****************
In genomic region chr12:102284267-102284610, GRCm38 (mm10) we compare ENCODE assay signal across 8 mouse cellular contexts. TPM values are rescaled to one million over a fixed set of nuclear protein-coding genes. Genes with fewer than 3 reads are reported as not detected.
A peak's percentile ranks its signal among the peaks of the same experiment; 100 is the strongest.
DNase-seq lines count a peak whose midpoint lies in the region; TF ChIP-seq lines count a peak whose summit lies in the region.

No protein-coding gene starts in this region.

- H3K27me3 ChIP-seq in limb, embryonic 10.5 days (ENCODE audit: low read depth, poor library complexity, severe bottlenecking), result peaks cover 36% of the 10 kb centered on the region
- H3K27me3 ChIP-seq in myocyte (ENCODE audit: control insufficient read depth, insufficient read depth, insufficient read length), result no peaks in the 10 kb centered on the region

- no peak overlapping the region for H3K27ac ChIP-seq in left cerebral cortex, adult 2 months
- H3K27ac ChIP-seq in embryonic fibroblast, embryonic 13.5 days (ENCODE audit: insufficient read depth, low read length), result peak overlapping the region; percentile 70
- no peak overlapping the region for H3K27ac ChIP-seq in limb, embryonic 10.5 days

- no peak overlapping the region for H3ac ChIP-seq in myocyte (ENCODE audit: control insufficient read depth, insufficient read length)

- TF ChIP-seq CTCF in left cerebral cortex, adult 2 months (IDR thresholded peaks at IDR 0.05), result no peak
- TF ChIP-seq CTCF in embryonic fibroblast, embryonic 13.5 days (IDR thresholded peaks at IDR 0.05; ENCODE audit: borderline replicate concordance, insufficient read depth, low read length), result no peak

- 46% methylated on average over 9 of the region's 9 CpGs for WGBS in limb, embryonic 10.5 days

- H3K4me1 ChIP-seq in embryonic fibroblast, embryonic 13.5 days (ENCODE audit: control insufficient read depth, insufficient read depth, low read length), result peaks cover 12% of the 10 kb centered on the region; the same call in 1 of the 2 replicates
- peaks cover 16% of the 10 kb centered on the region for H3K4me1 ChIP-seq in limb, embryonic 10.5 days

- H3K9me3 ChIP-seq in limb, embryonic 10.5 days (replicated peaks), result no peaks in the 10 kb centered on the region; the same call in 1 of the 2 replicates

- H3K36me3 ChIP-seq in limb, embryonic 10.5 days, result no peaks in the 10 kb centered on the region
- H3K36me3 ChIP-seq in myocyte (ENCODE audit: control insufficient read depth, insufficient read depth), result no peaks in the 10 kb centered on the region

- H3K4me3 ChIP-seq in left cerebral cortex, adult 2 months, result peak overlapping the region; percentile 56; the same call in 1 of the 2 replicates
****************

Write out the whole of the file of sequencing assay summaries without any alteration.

In genomic region chr12:102284267-102284610, GRCm38 (mm10) we compare ENCODE assay signal across 8 mouse cellular contexts. TPM values are rescaled to one million over a fixed set of nuclear protein-coding genes. Genes with fewer than 3 reads are reported as not detected.
A peak's percentile ranks its signal among the peaks of the same experiment; 100 is the strongest.
DNase-seq lines count a peak whose midpoint lies in the region; TF ChIP-seq lines count a peak whose summit lies in the region.

No protein-coding gene starts in this region.

- H3K27me3 ChIP-seq in limb, embryonic 10.5 days (ENCODE audit: low read depth, poor library complexity, severe bottlenecking), result peaks cover 36% of the 10 kb centered on the region
- H3K27me3 ChIP-seq in myocyte (ENCODE audit: control insufficient read depth, insufficient read depth, insufficient read length), result no peaks in the 10 kb centered on the region

- no peak overlapping the region for H3K27ac ChIP-seq in left cerebral cortex, adult 2 months
- H3K27ac ChIP-seq in embryonic fibroblast, embryonic 13.5 days (ENCODE audit: insufficient read depth, low read length), result peak overlapping the region; percentile 70
- no peak overlapping the region for H3K27ac ChIP-seq in limb, embryonic 10.5 days

- no peak overlapping the region for H3ac ChIP-seq in myocyte (ENCODE audit: control insufficient read depth, insufficient read length)

- TF ChIP-seq CTCF in left cerebral cortex, adult 2 months (IDR thresholded peaks at IDR 0.05), result no peak
- TF ChIP-seq CTCF in embryonic fibroblast, embryonic 13.5 days (IDR thresholded peaks at IDR 0.05; ENCODE audit: borderline replicate concordance, insufficient read depth, low read length), result no peak

- 46% methylated on average over 9 of the region's 9 CpGs for WGBS in limb, embryonic 10.5 days

- H3K4me1 ChIP-seq in embryonic fibroblast, embryonic 13.5 days (ENCODE audit: control insufficient read depth, insufficient read depth, low read length), result peaks cover 12% of the 10 kb centered on the region; the same call in 1 of the 2 replicates
- peaks cover 16% of the 10 kb centered on the region for H3K4me1 ChIP-seq in limb, embryonic 10.5 days

- H3K9me3 ChIP-seq in limb, embryonic 10.5 days (replicated peaks), result no peaks in the 10 kb centered on the region; the same call in 1 of the 2 replicates

- H3K36me3 ChIP-seq in limb, embryonic 10.5 days, result no peaks in the 10 kb centered on the region
- H3K36me3 ChIP-seq in myocyte (ENCODE audit: control insufficient read depth, insufficient read depth), result no peaks in the 10 kb centered on the region

- H3K4me3 ChIP-seq in left cerebral cortex, adult 2 months, result peak overlapping the region; percentile 56; the same call in 1 of the 2 replicates